Despite its image of relentless poverty and political unrest, Haiti is the most beguiling and charming of destinations for foreign observers, but also one of the most maddeningly complex. From broad brushstrokes outlining the surface of events, outsiders, often devoid of context, are sometimes forced to draw not-always-accurate conclusions. As the place that gave me my start as a foreign correspondent and which was the subject of my first book, Notes from the Last Testament: The Struggle for Haiti (Seven Stories Press, 2005), Haiti has always had a special place in my heart and trying to inject some history into the discussion of the country has become something of a personal mission. Below are several books that I think would add greatly to our general understanding of Haiti. Though I am sure readers would care to add their own to this list (and though I am sure I have forgotten something essential), this strikes me as a good place to start. MD
This book, poetic and impressionistic much like the author's more-famous experimental cinema, was the result of years of immersion in Haiti's religious culture, and acts as a worthy companion to the film of the same name.
This book by two veteran journalists bring to life the tyranny of the dictator François "Papa Doc" Duvalier, who ruled Haiti from 1957 to 1971 and set a bloody benchmark for despots ever since.
A memoir by the famous African-American choreographer, who lived in Haiti and became the lover of its future president, Dumarsais Estimé, this book is eloquent testimony to the power of Haiti to move and change those who visit her.
This important book by the Haitian sociologist and Wesleyan University professor looks with an unsentimental lens at the the second mandate of Haiti's twice-ousted president, Jean-Bertrand Aristide.
A former National Public Radio correspondent who covered Haiti's chaotic 2000 to 2004 era gives us an eyewitness account of how the government of Jean-Bertrand Aristide came to an end amidst a tidal wave of corruption, violence and dashed dreams.
The best general history of Haiti available in English comes from perhaps an unlikely source, a former chief of the U.S. naval mission to Haiti who ran afoul of dictator François Duvalier. Nevertheless, over a gripping 889 pages, the military man and his journalist wife sustain a compelling narrative of Haiti's tumultuous history, resurrecting names and events that have been all-but-forgotten in most English-language writing on the subject.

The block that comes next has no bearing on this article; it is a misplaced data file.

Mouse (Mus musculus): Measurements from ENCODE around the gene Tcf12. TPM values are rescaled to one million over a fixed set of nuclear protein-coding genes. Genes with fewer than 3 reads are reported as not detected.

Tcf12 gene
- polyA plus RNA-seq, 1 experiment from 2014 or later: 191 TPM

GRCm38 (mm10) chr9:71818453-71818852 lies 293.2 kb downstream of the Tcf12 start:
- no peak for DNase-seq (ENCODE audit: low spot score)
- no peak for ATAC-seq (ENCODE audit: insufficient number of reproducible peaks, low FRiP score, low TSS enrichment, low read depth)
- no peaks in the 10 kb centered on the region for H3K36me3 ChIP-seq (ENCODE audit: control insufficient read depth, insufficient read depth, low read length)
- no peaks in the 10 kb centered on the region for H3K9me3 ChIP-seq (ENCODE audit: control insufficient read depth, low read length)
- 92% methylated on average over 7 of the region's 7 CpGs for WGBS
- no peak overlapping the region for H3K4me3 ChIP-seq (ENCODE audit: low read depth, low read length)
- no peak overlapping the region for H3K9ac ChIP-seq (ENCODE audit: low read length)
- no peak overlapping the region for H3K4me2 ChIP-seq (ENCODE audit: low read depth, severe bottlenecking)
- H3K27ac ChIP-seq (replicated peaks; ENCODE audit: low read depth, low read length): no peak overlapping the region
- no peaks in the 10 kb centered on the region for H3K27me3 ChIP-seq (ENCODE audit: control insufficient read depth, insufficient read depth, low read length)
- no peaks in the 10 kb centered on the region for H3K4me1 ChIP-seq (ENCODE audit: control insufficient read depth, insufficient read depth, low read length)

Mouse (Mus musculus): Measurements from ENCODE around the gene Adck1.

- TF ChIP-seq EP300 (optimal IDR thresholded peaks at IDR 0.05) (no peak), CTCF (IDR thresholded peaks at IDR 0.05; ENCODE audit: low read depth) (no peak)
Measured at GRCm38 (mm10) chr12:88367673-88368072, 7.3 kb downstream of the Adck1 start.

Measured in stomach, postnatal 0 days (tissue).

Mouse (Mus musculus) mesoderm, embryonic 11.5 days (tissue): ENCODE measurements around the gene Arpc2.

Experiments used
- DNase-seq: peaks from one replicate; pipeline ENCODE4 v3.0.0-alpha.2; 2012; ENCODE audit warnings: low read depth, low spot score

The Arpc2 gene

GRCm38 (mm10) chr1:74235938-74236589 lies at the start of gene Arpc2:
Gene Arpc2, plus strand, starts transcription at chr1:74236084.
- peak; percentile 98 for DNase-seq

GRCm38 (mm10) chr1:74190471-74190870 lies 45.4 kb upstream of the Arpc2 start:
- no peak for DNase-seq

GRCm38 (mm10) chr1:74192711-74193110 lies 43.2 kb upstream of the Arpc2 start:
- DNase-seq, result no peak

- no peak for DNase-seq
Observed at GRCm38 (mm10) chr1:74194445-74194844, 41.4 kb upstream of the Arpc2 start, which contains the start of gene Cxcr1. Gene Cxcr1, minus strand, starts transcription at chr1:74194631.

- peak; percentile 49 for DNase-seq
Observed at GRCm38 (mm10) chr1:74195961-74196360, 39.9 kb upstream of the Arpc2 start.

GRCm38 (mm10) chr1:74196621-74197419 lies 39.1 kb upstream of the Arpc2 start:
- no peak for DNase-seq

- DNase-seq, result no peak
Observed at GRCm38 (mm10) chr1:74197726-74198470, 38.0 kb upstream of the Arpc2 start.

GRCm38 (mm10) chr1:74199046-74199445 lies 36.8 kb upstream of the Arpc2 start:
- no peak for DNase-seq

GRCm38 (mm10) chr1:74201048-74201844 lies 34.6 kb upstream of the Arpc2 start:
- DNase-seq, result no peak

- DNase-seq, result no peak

The result of travels through the Haitian countryside by the Swiss Métraux along with his friend, the great Haitian author Jacques Roumain, this decades-old work remains the best overview of Haiti's syncretic indigenous religion.
This book by a young Jamaican historian covers the period between the departure of the U.S. Marines after a 20-year military occupation and the coming to power of François Duvalier. In doing so, it demonstrates how the dysfunctional nature of Haiti's politics cannot be blamed on a single source, but is rather the product of decades of political and economic miscalculation and ill-intention on the part of both Haiti's leaders and the international community.
The English author's experiences traveling through Haiti may be 25 years old, but this book reveals the colour, grime exhilaration and despair which foreigners often experience when ranging through Haiti better than almost any book before or since.
A beautifully-written account of the years immediately following the fall of the 29-year Duvalier family dictatorship, this book also served to bring to international prominence a young Haitian priest named Jean-Bertrand Aristide, whose depressing legacy once he entered politics gave lie to the man's once-rich promise.
A timeless novel of poverty, oppression and flight, this enthralling work is the most famous by the author, who died in an unsuccessful 1961 attempt to overthrow François Duvalier.
This PEN Award-winning 2007 collection of short stories contains several set in Haiti that are obviously the work of someone who has experienced the country at great length.
A vivid depiction of Port-au-Prince and the life of a woman whose existence has been one of endless struggle, this book is one of the key works from one of Haiti's most important novelists.
This 1943 novel by a Haitian author and diplomat eloquently addresses the plight of Haiti's peasantry in terms that sadly are as relevant today as when the book first appeared.
A short novel by the man who is probably Haiti's greatest living author, sensitively translated by Linda Coverdale, this book tells the bleak story of two children attempting to flee a Port-au-Prince slum after killing their abusive father.
The works of the Haitian scholars Roger Gaillard, Suzy Castor and Laënnec Hurbon, novelists such as Gary Victor, and others such as the French anthropologist Gérard Barthélemy, are indispensable to any serious understanding of Haiti.